Family and Caregiver Schizophrenia Discussion Forum

Truth is, there is no answer

So this is my first time expressing my situation in a support group/forum and I hope I don’t make any mistakes or say anything wrong but I have no other choice but to do this. I’ve, we’ve (my mother and I) have tried everything else and this is my last hope.

I’ve watched my younger brother, only sibling, go from this very handsome, intelligent, popular and caring teenager to a person I don’t recognize anymore. He’s forty-five years old now and still lives at home with my mother. He doesn’t care about his appearance, doesn’t have friends, and can barely carry on a conversation any better than a kindergartner. Nothing he says makes any sense, he’s constantly paranoid and thinks terrorists are after him. He has anger issues on top therefore he becomes very intolerable at times and causes everyone wanting to keep their distance from him. Meaning he has ran everybody off in our family except my mom and I, but we too want to get away from him most of the time. I don’t live with them but I am around enough to see the life both of them are living and it’s heartbreaking, for them both. We have tried to talk to him and convince him to go to the doctor, Baker Act him, Marchman Act him, and seek help from anyone that could just give us answers. But every road leads to nothing except back where we started. He’s in complete denial and refuses to accept something’s wrong. Every time we attempt to show or prove or even suggest there’s a problem he becomes very defensive and turn it around on us by saying we are working with whoever it is he thinks is against him. It’s been hell actually. I really don’t know how my mom does it and she’s such a good mom, a good person who deserves to be happy. But she’s miserable and then she’s sad and then she’s hopeless, and it starts all over again. This has been going on for more than twenty years and everyone has given up. I have always believed that sooner or later he would get tired of being scared, he would get tired of the voices, he would get tired of being alone, and submit to the possibility that we could be right and agree to get help. But like my mom, it’s just not a reality for me anymore and trying to be okay with that is just as bad.

@Lissa, I’m sorry for your family’s ordeal. From what I gather you and your mother have largely been going it alone for many years. Am I correct in this or have you had help from support organizations like NAMI?

And 10 or 20 and more years ago, I felt a similar sadness at the loss of others in this forum and support groups like NAMI. And my sadness and guilt was doubling frustrating because I had a good recovery and subsequent outcome, when so many others did not and it didn’t seem like I could help them, so I gave up and focused on my own life. I stopped going to NAMI and posting on this forum and sort of gave up. And I detached from my brother with bipolar disorder and alcoholism.

And while there is no one answer, that’s not a reason to give up in despair. What you’ve learned so far is what doesn’t work, maybe you should try some other approaches.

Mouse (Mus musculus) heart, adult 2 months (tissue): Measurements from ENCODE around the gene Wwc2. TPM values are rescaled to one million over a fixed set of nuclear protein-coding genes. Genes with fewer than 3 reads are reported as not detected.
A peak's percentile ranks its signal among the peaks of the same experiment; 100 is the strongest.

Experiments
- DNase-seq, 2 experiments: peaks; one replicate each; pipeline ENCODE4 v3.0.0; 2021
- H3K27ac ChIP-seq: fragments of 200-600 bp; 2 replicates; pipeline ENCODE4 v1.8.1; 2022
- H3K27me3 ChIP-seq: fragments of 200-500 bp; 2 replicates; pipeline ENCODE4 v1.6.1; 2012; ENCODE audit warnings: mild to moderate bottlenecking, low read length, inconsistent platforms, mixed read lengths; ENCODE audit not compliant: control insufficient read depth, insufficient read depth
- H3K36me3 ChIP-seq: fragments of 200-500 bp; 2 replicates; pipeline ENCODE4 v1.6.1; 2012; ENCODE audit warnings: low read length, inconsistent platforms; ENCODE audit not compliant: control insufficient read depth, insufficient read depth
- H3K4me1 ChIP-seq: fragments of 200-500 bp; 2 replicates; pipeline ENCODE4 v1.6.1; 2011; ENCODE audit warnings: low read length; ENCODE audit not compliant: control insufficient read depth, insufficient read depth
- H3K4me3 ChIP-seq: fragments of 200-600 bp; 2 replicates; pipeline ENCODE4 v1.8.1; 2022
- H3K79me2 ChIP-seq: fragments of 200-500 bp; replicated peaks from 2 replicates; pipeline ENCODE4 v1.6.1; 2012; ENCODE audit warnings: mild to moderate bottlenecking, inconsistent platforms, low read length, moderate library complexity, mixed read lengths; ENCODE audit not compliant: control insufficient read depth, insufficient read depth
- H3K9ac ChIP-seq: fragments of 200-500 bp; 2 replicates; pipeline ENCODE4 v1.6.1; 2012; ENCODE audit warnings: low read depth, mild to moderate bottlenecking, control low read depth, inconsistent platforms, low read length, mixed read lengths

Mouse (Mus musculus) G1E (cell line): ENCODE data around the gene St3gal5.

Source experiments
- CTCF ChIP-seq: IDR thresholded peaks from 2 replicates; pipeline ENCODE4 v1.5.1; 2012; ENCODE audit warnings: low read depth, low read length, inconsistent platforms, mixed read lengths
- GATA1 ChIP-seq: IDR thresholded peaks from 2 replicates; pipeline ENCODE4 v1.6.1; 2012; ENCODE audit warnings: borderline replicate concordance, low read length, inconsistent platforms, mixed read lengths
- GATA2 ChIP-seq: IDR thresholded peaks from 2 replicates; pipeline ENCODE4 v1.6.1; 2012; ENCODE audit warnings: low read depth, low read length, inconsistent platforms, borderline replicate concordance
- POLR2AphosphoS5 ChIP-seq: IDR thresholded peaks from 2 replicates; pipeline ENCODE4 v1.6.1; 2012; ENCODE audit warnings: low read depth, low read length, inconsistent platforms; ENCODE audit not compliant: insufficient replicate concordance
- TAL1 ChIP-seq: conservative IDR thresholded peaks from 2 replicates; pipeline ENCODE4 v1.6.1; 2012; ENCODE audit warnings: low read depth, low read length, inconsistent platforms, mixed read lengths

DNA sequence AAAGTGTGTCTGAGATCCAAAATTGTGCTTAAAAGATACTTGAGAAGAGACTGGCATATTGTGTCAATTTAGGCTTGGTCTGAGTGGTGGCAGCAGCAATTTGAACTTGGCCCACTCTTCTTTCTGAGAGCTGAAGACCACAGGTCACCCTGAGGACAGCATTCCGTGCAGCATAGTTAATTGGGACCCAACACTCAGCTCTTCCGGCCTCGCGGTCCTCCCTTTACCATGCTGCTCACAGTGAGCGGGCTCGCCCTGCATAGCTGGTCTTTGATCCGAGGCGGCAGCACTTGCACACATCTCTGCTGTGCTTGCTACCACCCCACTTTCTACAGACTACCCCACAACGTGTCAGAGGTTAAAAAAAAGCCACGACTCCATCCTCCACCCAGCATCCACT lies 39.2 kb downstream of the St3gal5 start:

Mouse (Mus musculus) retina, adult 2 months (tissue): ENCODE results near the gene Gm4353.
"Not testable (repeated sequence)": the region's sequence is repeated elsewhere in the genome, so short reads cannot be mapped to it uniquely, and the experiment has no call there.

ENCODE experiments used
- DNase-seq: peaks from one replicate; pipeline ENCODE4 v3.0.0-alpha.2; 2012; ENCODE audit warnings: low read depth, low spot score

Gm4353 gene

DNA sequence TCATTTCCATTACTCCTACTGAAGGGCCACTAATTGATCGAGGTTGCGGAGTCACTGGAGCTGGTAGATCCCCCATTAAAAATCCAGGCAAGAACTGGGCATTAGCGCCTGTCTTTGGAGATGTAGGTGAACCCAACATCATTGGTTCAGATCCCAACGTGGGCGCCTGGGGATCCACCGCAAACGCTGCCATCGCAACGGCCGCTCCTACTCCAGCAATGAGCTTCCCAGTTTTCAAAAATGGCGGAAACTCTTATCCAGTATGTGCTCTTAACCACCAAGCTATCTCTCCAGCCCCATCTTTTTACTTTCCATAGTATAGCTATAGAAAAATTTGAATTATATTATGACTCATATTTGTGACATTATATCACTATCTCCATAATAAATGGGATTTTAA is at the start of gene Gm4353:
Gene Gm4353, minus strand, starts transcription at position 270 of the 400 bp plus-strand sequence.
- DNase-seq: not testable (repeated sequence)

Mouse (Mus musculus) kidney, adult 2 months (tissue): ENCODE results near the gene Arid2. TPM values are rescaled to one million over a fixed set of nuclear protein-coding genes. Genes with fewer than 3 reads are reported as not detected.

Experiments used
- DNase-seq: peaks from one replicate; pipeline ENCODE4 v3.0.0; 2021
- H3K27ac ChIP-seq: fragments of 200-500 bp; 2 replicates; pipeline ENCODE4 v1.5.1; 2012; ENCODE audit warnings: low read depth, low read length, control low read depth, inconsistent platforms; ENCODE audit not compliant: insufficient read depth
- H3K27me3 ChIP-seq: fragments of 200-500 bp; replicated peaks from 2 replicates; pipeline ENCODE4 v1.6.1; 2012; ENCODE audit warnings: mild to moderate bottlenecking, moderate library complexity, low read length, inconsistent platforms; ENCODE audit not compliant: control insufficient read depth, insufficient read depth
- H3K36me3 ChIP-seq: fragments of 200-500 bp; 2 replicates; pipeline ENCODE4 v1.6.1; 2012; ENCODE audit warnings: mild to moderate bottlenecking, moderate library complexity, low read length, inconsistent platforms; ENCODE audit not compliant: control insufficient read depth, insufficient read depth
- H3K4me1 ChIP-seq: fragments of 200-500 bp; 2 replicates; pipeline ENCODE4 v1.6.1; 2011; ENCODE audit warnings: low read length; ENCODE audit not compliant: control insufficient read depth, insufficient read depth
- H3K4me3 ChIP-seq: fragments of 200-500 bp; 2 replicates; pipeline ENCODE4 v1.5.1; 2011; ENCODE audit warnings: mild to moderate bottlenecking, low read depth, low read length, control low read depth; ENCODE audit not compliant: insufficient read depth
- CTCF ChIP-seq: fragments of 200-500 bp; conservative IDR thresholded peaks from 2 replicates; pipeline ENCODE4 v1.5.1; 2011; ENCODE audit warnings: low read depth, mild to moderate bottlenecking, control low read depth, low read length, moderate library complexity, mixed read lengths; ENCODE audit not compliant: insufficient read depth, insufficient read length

Two things I’ve learned from this forum that give me hope are explained in the following video. They are the nature of anasognosia (lack of insight into illness) and the LEAP method developed to help better communicate with people with anasognosia and regain their trust. Of course, I wish I could go back in time to give you and your mother this information sooner, but the single most important lesson I’ve learned about recovery and caregiving is the power of forgiving yourself and others for their limitations. It gives you the strength to keep striving toward new solutions.

Disclaimer: While I am a part-time caregiver of my brother and father with SMI, I was diagnosed with SZA over thirty years ago. I’m an advocate of appropriate drug treatments for SMI, but I feel they are incomplete treatments and additional CBT, supportive talk and psychosocial therapies are helpful where feasible. Any drug advice is from personal experience or research and not a substitute for qualified Psychiatric care.


Thank you for your response! I woke up this morning and seen a text from my brother asking for my sons phone number. It was quite early so I know that my mom has had another “all-nighter”. I sent her a text asking if she is okay but she hasn’t responded back which means she’s not okay. She’s exhausted both mentally and physically while feeling extreme hopelessness. To answer your question, yes she and I have been going at this alone for over two decades. I’ve done as much research as a mother of three boys myself could have done over the years and now that they are grown I have been trying to put forth more effort in finding a solution. I can’t help but feeling partly responsible for my brother’s outcome. When we were a lot younger and I just didn’t understand completely what was happening with him, I engaged in a lot of partying and experiencing with street drugs along with him that eventually led me into drug treatment and rehabilitation. I no longer participate in that lifestyle but know that my brother hasn’t given it up. So not only do we deal with his illness but also the intensity of his actions while using the drugs.

The video you recommended was very insightful and I was emotional after watching it. But only because I kept thinking about the many years that has passed with no change. We thought we were helping him when all along we were making matters worse. I am grateful now I have a new approach and possibly good news to share with my mom. I’m going to try and get her to join the group because I have already felt a little better since reading others stories and knowing I’m not in this fight alone. Thank you!